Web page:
A little out the city is an Allied War Memorial Cemetery which marks the graves of 6,000 men who lost their lives fighting in Myanmar. There is a strong band of UK funded caretakers maintaining the immaculate space.
Onto the Drug Elimination Museum. An extravagant communist pursuit across 3 sprawling floors ‘educates’ (completely terrifies) you about the use of narcotic drugs. There is some history about Empirialism and the widespread use of opium dens (6,442 across SE Asia in 1930). There is an interactive ‘Drugs Ruin Lives’ maze which houses bedraggled and broken mannequins, photos of dead people and finishes with an ominous red button which activates a motorised claw when pressed.
There are galleries showing photos of the ceremonial incinerations of heroin hauls, and rollers being driven over seized opium oil. A crude light and sound display allows you to burn your own pile of fibreglass narcotic drugs. A fun day out for all the family!
We spend the afternoon at Bogyoke Market. In the food hall (cave) the staff insist on fanning us whilst we eat our meal. I shamefully encourage them – being in Myanmar at this time of year is like living in a steamer.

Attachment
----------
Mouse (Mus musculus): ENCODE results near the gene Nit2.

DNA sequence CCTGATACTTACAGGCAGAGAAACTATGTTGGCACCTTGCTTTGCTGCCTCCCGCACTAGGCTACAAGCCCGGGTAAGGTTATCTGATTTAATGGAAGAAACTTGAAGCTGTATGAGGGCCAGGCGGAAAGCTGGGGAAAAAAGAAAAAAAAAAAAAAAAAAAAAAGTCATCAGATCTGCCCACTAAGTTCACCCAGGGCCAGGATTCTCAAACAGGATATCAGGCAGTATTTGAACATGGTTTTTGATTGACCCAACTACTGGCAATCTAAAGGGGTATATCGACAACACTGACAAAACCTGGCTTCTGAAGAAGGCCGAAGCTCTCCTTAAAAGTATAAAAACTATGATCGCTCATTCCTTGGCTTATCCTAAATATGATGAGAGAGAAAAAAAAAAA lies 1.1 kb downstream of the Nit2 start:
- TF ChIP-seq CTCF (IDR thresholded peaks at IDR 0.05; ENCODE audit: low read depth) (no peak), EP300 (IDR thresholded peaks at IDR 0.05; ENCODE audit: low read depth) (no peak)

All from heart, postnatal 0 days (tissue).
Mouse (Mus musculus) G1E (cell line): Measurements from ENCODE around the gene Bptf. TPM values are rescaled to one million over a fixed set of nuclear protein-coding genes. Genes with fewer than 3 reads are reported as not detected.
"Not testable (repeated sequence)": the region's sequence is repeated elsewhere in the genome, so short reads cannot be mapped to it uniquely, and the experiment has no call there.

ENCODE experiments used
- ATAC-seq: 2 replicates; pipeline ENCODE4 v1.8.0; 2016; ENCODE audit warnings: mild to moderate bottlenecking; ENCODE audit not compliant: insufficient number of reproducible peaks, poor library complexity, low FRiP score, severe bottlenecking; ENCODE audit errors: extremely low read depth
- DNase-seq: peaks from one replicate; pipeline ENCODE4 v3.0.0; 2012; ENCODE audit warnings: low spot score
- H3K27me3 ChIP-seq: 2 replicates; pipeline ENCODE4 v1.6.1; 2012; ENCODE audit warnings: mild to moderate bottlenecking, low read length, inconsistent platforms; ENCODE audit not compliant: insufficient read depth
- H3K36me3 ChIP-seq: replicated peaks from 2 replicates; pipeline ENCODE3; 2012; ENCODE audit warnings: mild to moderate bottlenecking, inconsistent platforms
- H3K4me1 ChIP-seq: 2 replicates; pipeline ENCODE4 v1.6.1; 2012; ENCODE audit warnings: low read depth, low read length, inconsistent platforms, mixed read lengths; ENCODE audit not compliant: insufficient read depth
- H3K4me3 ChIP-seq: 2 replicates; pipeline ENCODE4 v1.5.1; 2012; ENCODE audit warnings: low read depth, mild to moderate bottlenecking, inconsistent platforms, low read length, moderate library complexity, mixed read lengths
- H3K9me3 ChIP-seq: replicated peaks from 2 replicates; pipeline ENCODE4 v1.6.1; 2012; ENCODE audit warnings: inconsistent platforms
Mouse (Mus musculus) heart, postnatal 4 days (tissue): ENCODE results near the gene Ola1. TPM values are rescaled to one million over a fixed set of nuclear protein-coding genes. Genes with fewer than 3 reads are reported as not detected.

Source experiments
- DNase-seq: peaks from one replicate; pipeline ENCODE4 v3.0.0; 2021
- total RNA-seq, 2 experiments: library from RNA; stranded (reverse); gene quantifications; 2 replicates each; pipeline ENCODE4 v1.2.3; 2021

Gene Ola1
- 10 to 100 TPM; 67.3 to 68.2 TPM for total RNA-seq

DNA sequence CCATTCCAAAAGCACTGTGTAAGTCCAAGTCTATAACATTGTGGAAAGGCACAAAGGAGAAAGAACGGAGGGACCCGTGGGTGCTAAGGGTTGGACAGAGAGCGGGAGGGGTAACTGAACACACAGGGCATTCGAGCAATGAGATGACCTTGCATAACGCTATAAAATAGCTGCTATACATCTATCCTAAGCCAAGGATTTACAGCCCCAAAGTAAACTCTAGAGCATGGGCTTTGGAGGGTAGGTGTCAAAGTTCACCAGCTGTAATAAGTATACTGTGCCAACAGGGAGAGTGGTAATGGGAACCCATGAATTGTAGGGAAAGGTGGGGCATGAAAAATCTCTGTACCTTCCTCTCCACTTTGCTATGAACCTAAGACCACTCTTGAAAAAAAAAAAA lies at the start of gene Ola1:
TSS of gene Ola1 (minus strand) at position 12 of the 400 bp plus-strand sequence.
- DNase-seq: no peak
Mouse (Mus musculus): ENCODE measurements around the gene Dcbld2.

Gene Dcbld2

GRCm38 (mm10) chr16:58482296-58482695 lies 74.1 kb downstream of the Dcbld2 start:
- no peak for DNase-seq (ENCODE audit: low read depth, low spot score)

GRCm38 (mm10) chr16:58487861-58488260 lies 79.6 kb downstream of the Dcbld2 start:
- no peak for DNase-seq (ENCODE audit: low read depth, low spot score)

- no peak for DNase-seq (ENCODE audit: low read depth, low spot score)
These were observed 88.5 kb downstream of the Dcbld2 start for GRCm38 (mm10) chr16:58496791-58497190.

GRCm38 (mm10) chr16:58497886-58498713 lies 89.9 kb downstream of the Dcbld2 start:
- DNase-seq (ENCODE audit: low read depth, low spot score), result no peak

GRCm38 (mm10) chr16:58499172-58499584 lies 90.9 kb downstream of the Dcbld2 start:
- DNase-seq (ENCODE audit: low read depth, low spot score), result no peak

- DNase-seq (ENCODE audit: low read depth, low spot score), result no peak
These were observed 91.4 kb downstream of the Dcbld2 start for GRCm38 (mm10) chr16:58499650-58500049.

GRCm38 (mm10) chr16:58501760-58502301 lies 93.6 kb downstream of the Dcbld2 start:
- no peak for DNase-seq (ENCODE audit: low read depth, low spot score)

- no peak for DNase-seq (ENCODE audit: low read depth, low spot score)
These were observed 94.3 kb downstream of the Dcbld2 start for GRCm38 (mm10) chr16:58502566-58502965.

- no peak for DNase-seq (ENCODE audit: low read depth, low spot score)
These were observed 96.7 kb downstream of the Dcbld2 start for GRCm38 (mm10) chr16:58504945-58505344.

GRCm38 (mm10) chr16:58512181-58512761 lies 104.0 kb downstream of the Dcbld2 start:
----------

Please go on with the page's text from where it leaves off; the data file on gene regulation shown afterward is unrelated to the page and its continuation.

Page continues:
After missing the sleeper train up to Bagan, I begrudgingly buy a ticket for the night coach. With time to spare I buy some supplies from a supermarket round the corner. This is then inspected with great interest by every member of staff at the ticket office (shack). They are a big fan of the single carrot.
As the coach station is outside the city I’m crammed into the back of a sweltering truck. With our belongings in the middle I’m amongst a sweaty pile of locals. It is much like in films when the back doors of a vehicle are opened to reveal resigned and overheated illegal immigrants.
This heat is promptly missed once on the coach which is Baltic with overzealous air conditioning. Thankfully, I’d met Ken from Malaysia who offered up a much needed fleece. We stick together to find accommodation in Nyaung Oo / Bagan, settling on a cheap b&b. It’s mad how you stop noticing things and your parameters of what’s pleasant and reasonable change…the corridors are mottled with mould, plugs are falling of the walls and the windows don’t close. But for $7 a night we think it’s a palace.
The day is spent on an electric motorbike exploring the bizarre landscape of 10,000 temples, pagodas and monasteries spread across the flat plains of Bagan. Sunset at Shwesandor gifts us a double rainbow and monsoon showers.
The next morning we head to Mt Popa, where a pagoda sits atop an abrupt lump of rock. Monkeys run riot and with bare feet you have to pick your way past their poo pellets and pools of piss to reach the summit.